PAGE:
“These are the cities where most of the corporate crimes are being prosecuted,” Mokhiber said. “New York is an obvious hub – that’s where Wall Street is and that’s where the money is. Washington is also an obvious contender – corporations rip off the government and government prosecutors act to recover the defrauded funds.”

“Federal prosecutors in Boston have developed perhaps the premiere health care fraud prosecution team in the country – outside of Washington,” Mokhiber said. “The U.S. Attorneys’ offices in Los Angeles and Philadelphia have both developed white collar and corporate crime expertise.”

Several interesting facts arose from the study. What is most obvious is that corporate crime is centered in our largest cities and money hubs. It would be no surprise that New York, Los Angeles and Washington are there based on their sheer size and the consolidation of business and power. What I don't see is a relationship between number of cases (prosecuted or settled) and size of the location. It would be interesting to see the top areas as a percentage not just by number.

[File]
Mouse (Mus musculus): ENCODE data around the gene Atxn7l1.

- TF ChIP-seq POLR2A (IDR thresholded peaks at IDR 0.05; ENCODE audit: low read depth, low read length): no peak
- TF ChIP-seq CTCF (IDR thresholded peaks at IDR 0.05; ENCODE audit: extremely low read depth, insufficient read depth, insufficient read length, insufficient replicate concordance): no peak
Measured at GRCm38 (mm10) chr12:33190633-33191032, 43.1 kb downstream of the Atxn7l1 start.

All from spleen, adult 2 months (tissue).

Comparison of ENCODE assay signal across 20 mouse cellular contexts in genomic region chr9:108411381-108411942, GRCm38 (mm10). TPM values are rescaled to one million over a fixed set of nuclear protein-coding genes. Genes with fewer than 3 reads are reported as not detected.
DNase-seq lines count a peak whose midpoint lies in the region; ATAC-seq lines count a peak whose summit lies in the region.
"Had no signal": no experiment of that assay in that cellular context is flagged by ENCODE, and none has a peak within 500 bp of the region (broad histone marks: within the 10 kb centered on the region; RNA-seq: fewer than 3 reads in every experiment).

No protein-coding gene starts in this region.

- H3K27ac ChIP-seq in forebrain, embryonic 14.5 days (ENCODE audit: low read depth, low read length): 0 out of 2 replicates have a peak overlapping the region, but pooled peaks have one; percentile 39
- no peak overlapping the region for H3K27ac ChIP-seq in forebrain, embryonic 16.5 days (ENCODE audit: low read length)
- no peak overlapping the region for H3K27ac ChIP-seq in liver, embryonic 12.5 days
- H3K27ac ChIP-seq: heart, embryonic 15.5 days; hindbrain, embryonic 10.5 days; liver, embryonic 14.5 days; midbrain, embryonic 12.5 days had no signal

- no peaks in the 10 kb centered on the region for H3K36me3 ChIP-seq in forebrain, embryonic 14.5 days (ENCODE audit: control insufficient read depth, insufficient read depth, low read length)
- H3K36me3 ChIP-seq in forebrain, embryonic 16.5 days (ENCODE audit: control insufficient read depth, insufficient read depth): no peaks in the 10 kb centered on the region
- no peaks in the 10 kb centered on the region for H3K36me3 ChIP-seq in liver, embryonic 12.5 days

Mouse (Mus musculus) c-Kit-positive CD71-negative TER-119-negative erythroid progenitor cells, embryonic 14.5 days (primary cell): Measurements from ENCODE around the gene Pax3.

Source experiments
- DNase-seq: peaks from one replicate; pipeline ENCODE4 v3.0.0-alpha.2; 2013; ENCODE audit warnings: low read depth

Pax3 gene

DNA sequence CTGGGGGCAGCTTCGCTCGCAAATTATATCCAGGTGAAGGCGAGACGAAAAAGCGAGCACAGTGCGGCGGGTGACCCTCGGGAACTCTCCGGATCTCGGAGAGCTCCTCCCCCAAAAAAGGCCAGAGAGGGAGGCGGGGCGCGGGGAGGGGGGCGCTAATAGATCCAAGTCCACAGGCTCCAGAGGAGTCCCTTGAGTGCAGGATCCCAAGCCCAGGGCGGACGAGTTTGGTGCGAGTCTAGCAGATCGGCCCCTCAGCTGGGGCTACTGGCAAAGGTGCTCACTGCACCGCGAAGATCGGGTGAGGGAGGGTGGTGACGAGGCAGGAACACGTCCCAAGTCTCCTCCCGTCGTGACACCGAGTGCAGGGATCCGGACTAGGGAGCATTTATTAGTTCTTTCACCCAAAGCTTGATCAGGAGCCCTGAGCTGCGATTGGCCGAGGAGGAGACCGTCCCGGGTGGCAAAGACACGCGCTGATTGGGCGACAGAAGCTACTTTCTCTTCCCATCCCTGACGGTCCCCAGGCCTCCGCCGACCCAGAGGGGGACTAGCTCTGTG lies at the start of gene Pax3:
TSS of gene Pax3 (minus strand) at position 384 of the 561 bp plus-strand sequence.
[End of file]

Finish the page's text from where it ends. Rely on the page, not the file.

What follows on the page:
Another issue is location and interest of federal prosecutors. As stated in the report, Mokhiber acknowledges that Boston and Washington focus on health care fraud while L.A. and Philly have developed white collar expertise. Again, is crime in these cities higher or is it that the prosecution effort is more focused?

As a business ethics speaker, I know, from presentations nationwide, that issues with ethics breeches and crime don't seem to be strongly centered in one geographic region or another. I fully recognize that larger metropolitan areas have more, just by the sheer numbers, but where people are gathered, when the components for crime exist (need, opportunity and rationalization) - there will be crime.

Do you believe that crime is centered in these cities (predominately) or do you think that corporate crime is alive and well where you are. Feel free to respond with your thoughts.